Food allergy: its symptoms and treatment

Food allergy

Food allergy can happen to anyone anytime. Allergy is the reaction of immune system towards a potentially dangerous food item. The threat that a food item possesses triggers an overwhelming response. The effect of this response are easily identified by physiological and dermatological changes. The intensity of allergic responses can be mild to severe depending upon the intensity of threat accompanying the food. Certain allergies are inherited from parents and some are acquired over time. Allergies can either be treated or prevented in relation to their type, intensity and effect.

Causes of food allergy

Food allergy is supposedly more common in infants and children. It is because of their developing immune system isn’t that strong and tolerant. In adults, allergic reactions are because of the intolerance to some specific food ingredient or nutrients like protein. 

The most common allergy causing food items are:

  • Tree nuts
  • Eggs
  • shrimp, lobster, crab and other shell fishes 
  • soy 
  • Peanuts
  • Cow’s milk
  • Wheat
  • Soy

If a person who has 

Symptoms of food allergy 

The allergic reaction to a food item can be seen almost immediately. The symptoms that can indicate a food allergy are: 

  • Irritation and tingling in the mouth
  • Eczema (redness and itching of skin)
  • Swelling in parts of body like neck, lips and face 
  • Nasal congestion 
  • Difficulty in breathing 
  • Abdominal pain
  •  Diarrhoea
  •  Nauseous or vomiting
  • Dizziness
  • Fainting 
  • Repetitive cough 
  • Hoarse throat 
  • Weak pulse 
  • Skin turning into blue due to poor oxygenation 
  • Problem in swallowing
  • Anaphylaxis, a fatal reaction to poisoning that interrupts breathing, shock, drop in blood pressure, and tightening of air tubes. This is difficult to treat and can lead to comma or death.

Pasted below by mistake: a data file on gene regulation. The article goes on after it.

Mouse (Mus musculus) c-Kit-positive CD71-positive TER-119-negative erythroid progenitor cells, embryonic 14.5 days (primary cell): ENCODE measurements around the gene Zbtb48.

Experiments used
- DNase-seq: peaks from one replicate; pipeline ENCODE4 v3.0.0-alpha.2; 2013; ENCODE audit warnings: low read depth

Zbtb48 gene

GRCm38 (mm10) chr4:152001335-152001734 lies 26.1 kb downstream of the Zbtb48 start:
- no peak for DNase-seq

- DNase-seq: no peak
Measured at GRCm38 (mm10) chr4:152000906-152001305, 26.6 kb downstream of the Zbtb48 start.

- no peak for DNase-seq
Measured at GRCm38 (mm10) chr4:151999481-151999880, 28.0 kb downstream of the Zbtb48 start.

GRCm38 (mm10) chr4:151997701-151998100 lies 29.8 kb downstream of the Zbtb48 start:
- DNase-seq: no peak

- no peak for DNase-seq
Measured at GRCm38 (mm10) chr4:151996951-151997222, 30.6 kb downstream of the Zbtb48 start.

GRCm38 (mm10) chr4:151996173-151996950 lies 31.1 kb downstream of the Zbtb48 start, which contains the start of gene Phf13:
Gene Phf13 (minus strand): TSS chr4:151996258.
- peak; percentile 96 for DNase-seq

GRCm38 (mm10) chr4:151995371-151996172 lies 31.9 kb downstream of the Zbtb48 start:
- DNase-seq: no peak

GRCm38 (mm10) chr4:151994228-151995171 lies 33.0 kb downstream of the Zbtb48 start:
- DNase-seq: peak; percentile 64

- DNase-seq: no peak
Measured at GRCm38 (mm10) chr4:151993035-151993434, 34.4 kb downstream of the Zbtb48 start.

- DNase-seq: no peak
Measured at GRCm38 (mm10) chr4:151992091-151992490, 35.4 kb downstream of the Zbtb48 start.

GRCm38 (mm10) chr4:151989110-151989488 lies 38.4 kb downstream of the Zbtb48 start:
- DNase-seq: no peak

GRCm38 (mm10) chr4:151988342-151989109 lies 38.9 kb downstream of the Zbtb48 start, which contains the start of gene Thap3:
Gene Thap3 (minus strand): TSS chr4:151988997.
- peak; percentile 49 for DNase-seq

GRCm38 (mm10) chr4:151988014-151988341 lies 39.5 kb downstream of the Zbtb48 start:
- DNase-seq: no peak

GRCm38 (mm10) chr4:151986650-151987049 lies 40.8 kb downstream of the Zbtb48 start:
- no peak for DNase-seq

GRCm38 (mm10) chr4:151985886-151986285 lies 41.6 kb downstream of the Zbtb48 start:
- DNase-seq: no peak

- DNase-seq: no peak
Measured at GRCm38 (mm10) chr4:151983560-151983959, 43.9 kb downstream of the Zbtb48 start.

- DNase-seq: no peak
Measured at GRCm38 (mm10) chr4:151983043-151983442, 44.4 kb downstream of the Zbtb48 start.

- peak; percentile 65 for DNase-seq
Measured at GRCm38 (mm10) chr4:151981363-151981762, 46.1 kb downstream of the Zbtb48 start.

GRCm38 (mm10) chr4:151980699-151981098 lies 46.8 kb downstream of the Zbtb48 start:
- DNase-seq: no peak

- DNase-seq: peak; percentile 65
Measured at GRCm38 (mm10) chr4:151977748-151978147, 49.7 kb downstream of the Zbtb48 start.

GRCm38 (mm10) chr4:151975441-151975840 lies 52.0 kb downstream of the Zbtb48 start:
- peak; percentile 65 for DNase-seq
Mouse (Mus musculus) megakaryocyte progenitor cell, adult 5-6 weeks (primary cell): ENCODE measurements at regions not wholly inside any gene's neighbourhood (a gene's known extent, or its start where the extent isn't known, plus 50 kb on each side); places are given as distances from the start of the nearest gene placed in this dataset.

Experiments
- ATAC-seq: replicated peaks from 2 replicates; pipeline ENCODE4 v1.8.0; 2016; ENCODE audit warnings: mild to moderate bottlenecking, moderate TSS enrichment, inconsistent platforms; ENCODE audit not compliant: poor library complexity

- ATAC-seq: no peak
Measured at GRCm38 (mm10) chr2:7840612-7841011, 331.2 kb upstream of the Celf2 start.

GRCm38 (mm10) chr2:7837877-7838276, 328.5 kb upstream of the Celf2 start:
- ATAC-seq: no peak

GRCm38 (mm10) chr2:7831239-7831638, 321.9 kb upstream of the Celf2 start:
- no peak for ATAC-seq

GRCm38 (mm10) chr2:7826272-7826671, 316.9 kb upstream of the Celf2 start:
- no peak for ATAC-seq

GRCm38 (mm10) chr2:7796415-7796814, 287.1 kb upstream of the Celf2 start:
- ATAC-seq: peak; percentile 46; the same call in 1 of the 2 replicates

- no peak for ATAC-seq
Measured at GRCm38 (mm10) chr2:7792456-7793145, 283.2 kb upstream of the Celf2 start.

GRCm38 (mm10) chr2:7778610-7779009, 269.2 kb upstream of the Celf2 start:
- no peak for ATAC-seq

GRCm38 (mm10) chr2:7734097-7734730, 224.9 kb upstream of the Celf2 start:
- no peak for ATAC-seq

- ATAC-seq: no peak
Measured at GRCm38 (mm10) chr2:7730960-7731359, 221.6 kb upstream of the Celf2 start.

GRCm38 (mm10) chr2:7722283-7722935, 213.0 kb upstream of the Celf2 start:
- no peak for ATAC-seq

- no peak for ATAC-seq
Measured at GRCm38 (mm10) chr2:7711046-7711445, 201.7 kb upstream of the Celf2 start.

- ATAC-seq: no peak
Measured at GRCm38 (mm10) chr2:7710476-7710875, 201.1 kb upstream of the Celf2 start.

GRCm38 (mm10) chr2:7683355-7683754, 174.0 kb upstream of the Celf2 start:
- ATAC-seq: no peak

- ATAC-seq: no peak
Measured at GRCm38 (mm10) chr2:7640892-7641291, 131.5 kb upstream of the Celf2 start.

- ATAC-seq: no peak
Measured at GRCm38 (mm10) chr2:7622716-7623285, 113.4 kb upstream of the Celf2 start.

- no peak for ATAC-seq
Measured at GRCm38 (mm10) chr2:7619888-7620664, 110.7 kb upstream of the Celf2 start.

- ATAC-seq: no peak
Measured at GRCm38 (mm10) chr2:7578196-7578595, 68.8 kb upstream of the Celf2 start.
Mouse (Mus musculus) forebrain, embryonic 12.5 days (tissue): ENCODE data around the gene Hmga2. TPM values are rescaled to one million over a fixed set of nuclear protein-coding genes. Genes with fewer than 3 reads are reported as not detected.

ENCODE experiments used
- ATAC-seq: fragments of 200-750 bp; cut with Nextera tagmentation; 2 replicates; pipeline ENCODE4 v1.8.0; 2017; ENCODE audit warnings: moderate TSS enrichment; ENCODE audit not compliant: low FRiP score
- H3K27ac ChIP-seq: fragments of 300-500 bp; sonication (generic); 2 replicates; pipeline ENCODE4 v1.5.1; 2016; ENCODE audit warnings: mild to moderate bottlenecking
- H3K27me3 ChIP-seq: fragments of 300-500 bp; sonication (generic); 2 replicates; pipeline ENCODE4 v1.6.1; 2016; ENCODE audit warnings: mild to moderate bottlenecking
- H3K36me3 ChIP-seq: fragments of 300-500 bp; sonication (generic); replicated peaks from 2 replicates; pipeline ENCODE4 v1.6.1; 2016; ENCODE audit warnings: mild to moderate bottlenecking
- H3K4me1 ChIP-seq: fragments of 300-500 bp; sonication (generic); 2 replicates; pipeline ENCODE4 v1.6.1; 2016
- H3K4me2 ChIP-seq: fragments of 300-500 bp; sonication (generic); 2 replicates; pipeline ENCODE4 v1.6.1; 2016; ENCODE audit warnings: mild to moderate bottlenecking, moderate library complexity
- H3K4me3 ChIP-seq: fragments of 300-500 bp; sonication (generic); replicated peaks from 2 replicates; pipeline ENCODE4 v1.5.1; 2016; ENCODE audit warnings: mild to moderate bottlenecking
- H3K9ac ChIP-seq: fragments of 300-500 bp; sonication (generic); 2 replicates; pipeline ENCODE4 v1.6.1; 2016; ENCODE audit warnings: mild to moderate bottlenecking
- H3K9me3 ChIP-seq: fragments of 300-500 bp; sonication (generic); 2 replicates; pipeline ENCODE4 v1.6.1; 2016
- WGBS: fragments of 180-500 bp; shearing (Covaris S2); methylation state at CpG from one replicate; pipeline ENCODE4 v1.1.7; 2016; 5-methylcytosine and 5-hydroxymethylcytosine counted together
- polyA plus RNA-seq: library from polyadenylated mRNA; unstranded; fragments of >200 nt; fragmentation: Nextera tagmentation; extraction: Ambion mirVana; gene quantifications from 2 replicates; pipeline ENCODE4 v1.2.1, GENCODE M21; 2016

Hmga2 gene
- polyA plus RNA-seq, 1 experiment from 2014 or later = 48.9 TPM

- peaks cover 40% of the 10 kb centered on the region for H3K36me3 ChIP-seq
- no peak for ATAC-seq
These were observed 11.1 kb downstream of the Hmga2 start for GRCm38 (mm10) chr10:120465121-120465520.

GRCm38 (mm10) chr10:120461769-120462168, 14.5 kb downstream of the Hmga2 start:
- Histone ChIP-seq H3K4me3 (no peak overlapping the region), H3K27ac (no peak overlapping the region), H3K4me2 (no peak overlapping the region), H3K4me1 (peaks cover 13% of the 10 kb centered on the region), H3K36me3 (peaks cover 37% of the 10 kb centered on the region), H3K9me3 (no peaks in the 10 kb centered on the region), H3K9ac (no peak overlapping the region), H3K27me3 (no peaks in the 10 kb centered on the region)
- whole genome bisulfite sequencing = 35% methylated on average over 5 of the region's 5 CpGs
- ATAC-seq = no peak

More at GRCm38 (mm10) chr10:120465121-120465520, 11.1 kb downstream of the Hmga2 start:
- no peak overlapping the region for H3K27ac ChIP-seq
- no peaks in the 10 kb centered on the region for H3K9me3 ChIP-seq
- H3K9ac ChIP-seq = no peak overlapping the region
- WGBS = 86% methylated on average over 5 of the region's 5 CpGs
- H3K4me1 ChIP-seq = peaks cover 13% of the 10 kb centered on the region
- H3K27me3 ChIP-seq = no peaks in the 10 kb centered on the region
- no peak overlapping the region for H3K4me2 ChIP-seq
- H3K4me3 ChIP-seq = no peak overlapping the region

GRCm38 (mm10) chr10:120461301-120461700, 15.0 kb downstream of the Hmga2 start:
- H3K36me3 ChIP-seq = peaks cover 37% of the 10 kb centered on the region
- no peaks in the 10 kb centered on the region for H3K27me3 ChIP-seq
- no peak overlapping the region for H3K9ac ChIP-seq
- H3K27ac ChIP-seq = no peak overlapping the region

Treatment of food allergy 

Some people have mild reactions to allergic foods and others have pretty intense. In case of infants, parents can try to build tolerance to potential allergic foods after consulting their paediatrician. 

Adults who cannot reverse their allergic reactions now, can prevent eating the food items that might contain the ingredient they are allergic to. They can follow some of these suggested measures to avoid an allergic reaction:

  1. Carrying their own food: if your allergic reactions are severe then you might prefer carrying your own food whenever you step out. 
  2. Keeping epinephrine handy: request your doctor to prescribe an epinephrine auto injector that can be used to control the allergic reaction in emergency situations. 
  3. Inform the restaurant staff: if you are dining out, then it is preferable to inform the chef about your intolerance to something. They would be happy to oblige and you can enjoy your meal without worrying. 
  4. Awareness: before buying packed and stored food, check the label for ingredients. This can also save you from mistakenly eating anything inappropriate. 

It is better to get food allergy testing done even if you experience slightest symptoms to a food item. Some people try at home, food allergy test. This involves a risk factors and should be executed under expert supervision. As there is no possible treatment to food allergy, sticking to ‘prevention is better than cure’ seems to be the only viable option.

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